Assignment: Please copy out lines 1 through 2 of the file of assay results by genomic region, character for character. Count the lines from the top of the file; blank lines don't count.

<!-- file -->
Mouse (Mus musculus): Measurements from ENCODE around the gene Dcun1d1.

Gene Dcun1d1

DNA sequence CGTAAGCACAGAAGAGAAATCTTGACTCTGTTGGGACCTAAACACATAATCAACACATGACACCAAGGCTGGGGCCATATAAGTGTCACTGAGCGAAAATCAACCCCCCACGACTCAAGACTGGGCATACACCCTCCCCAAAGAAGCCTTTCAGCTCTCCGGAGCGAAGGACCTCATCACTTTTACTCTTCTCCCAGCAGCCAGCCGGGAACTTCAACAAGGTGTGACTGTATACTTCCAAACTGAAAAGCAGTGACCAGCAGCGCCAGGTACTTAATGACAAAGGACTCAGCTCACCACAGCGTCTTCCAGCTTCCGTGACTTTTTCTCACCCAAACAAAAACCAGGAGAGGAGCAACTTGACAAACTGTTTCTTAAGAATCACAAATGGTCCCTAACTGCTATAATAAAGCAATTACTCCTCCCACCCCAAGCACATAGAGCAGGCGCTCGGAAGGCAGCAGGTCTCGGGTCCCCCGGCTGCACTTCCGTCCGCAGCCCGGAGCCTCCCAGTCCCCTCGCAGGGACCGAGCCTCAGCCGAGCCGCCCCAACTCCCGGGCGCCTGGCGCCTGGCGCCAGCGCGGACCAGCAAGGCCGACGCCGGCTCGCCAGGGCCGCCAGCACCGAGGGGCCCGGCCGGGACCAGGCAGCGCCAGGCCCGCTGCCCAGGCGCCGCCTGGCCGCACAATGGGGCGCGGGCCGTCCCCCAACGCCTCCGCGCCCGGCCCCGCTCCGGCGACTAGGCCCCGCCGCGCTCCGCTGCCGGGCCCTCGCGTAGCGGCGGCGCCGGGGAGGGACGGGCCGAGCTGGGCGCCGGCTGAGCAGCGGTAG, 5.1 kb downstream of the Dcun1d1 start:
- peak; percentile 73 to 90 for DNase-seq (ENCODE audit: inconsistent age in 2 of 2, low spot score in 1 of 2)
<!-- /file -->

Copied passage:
Mouse (Mus musculus): Measurements from ENCODE around the gene Dcun1d1.

Gene Dcun1d1